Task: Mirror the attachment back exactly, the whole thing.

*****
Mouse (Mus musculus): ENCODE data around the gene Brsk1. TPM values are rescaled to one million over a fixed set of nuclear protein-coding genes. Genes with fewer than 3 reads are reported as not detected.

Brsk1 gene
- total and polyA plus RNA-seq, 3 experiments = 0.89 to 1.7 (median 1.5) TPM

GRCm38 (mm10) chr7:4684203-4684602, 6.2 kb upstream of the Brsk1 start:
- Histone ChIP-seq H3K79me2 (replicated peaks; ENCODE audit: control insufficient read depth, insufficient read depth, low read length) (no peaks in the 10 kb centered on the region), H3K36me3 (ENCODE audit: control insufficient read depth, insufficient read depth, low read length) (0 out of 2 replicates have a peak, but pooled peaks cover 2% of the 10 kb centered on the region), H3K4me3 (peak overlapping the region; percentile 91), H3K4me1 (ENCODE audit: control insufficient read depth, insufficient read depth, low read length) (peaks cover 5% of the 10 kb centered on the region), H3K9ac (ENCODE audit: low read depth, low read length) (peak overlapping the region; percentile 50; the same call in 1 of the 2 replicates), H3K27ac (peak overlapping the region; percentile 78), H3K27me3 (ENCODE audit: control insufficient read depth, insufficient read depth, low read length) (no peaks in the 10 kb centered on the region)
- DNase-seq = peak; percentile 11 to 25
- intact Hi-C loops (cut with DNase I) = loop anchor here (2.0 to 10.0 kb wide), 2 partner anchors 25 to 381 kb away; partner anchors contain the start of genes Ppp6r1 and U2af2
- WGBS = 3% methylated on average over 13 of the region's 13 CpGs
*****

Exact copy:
Mouse (Mus musculus): ENCODE data around the gene Brsk1. TPM values are rescaled to one million over a fixed set of nuclear protein-coding genes. Genes with fewer than 3 reads are reported as not detected.

Brsk1 gene
- total and polyA plus RNA-seq, 3 experiments = 0.89 to 1.7 (median 1.5) TPM

GRCm38 (mm10) chr7:4684203-4684602, 6.2 kb upstream of the Brsk1 start:
- Histone ChIP-seq H3K79me2 (replicated peaks; ENCODE audit: control insufficient read depth, insufficient read depth, low read length) (no peaks in the 10 kb centered on the region), H3K36me3 (ENCODE audit: control insufficient read depth, insufficient read depth, low read length) (0 out of 2 replicates have a peak, but pooled peaks cover 2% of the 10 kb centered on the region), H3K4me3 (peak overlapping the region; percentile 91), H3K4me1 (ENCODE audit: control insufficient read depth, insufficient read depth, low read length) (peaks cover 5% of the 10 kb centered on the region), H3K9ac (ENCODE audit: low read depth, low read length) (peak overlapping the region; percentile 50; the same call in 1 of the 2 replicates), H3K27ac (peak overlapping the region; percentile 78), H3K27me3 (ENCODE audit: control insufficient read depth, insufficient read depth, low read length) (no peaks in the 10 kb centered on the region)
- DNase-seq = peak; percentile 11 to 25
- intact Hi-C loops (cut with DNase I) = loop anchor here (2.0 to 10.0 kb wide), 2 partner anchors 25 to 381 kb away; partner anchors contain the start of genes Ppp6r1 and U2af2
- WGBS = 3% methylated on average over 13 of the region's 13 CpGs